In this paper we present a dynamic, mechanistic, gene level model of Anabaena – nitrogen interaction. This model is unique and constitutes a significant step in the area of microbial ecology, where models are typically based on concepts developed over 50 years ago (i.e., Monod kinetics), do not include modern biology and do not make predictions commensurate with modern observational technologies (e.g., transcript levels). The model development process is also novel in the context of microbial ecology. It builds on a large database of empirical observations, data from 55 papers (269 experiments) were digitized and used for model-data comparison (i.e. a meta-analysis). The model helps to interpret the observations. For example, application to isotope tracing experiments suggests a role for an N storage pool, consistent with recent observations. We use the model to explore an important question about the efficacy of reducing nitrogen to control lake eutrophication. Beyond these results we propose that our approach constitutes a way to summarize observations that has significant advantages over the traditional review paper when the amount of observations is large. We believe this paper makes a significant contribution to the biology and ecology of Anabaena and presents a novel approach that is of interest to researchers in other areas of microbiology and ecology.

I want to use this post to lay out some of the thoughts I have about possible follow-on projects for this model. The overall “master plan” for the Anabaena model is shown in the figure below, and some more details follow. Please contact me, if you are interested in collaborating on any of these projects.

Anabaena Lab: This is done now. To give you some idea of the effort involved: The Anabaena Lab model took much of my time over the course of a year. I think on average about 4h/day.

Anabaena Lab Validation: This is a validation exercise. It would involve taking additional papers that were not used in the model development and comparing the model to those. The present model was developed and compared to experiments from 55 papers. This exercise may include about 10 papers. I already have these papers identified. This would be a good MS thesis project for a student. Along with this paper, I would like to publish the source code and user guide of the model as well.

Anabaena Field: The present model can be applied to a real lake. Since it only includes Anabaena, this lake would have to be dominated by Anabaena. If everything goes smoothly, this could also be a good MS thesis project.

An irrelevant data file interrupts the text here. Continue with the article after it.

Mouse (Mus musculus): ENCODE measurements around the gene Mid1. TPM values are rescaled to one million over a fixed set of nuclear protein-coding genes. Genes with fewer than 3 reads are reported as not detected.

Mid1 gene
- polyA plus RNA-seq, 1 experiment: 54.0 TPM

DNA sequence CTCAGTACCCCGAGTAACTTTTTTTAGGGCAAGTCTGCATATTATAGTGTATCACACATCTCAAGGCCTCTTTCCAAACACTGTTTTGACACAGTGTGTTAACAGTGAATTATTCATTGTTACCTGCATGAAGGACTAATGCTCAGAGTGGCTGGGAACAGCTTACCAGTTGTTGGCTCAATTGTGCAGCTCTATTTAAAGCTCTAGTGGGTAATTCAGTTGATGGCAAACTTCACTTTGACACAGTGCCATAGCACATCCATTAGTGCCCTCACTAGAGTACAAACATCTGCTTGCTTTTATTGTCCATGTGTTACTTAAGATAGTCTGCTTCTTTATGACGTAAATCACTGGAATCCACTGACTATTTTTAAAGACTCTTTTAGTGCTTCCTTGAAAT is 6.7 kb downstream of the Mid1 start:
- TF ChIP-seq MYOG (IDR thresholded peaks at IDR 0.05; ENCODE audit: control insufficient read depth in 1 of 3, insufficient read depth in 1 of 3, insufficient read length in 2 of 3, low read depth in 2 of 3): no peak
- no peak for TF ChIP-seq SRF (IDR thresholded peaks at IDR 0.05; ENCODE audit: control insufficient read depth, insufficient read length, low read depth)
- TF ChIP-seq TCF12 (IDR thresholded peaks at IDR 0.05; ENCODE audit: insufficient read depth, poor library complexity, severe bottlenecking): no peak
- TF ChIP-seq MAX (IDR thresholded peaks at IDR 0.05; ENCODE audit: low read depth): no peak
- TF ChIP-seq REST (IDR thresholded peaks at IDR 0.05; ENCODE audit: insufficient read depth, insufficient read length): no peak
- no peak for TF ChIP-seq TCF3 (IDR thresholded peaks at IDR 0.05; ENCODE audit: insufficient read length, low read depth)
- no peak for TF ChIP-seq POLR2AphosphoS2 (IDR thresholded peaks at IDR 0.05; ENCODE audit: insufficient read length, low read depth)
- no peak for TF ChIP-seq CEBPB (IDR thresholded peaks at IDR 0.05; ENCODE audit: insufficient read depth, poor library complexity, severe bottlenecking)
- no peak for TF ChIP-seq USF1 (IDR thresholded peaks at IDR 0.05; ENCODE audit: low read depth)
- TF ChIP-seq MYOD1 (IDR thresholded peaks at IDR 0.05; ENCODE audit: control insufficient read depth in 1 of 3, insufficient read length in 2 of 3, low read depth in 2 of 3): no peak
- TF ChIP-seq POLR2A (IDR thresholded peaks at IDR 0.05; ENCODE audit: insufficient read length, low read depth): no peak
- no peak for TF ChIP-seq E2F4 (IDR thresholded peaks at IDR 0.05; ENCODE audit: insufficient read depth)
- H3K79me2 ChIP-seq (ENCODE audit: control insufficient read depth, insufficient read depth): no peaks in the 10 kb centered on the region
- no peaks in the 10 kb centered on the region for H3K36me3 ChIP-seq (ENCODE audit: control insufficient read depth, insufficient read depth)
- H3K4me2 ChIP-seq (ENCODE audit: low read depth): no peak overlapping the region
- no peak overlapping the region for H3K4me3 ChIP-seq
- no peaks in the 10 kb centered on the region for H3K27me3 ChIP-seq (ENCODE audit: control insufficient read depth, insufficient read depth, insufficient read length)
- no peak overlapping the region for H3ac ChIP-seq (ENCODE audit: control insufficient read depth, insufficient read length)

Microcystis Toxin Lab: This would involve taking the present model and adapting it to Microcystis. The basic structure would be the same, except that Microcystis does not fix N. This is easily handled in the model by “knocking out” nifH and associated genes. Then the model would need to be calibrated to observations of Microcystis. Then, the toxin production genes and pathways would have to be programmed and calibrated/validated. This will require more work, comparable to the Anabaena Lab project, and a good PhD thesis topic.

Anabaena Energy Lab: The present model does not explicitly track intracellular energy (i.e. in terms of ATP or equivalent) and tie it to growth. For example, the cost of fixing one N2 vs. taking up and reducing one NO3 is not explicitly considered in the model. I could, for example, simply increase the NifH rate and then the cells would grow faster on N2 than NO3. This change would make the model more mechanistically detailed and correct. This will require more work, comparable to the Anabaena Lab project, again a good PhD topic.

Microcystis Field: Once the Microcystis model is coded we could apply it to a real lake. Again, this would require that the lake is dominated by Microcystis. Of course, it is unlikely that we would find such a system anywhere [this is a Taihu insider joke].

Anabaena/Microcystis Lab Competition: This came out of some discussion and ideas we had about light energy and competition between these species.

Anabaena/Microcystis Competition Field: Finally, the whole model can be used to explore the competition between these two species in the field.

Link to the paper:

Link to the YouTUBE movie:

Friday, April 15, 2016

Environmental Capstones

It’s that time of year again... Capstones! Please join us for the 2016 Environmental Capstone student presentations. This year, we have a variety of interesting projects, including designing refugee camps in Haiti and Greece, a floodwall to protect the Logan Airport power station from hurricanes, a water management system at the Blue Hills Ski Area, a dam on the Charles River, an off-the-grid home, a solar system for an industrial client, a food waste composting system for the Town of Melrose and a wastewater treatment plant for the Northeastern University campus. Nine Capstone teams have been working hard all semester and now it’s time to see what they came up with. Please join us! A flyer with more details is posted here: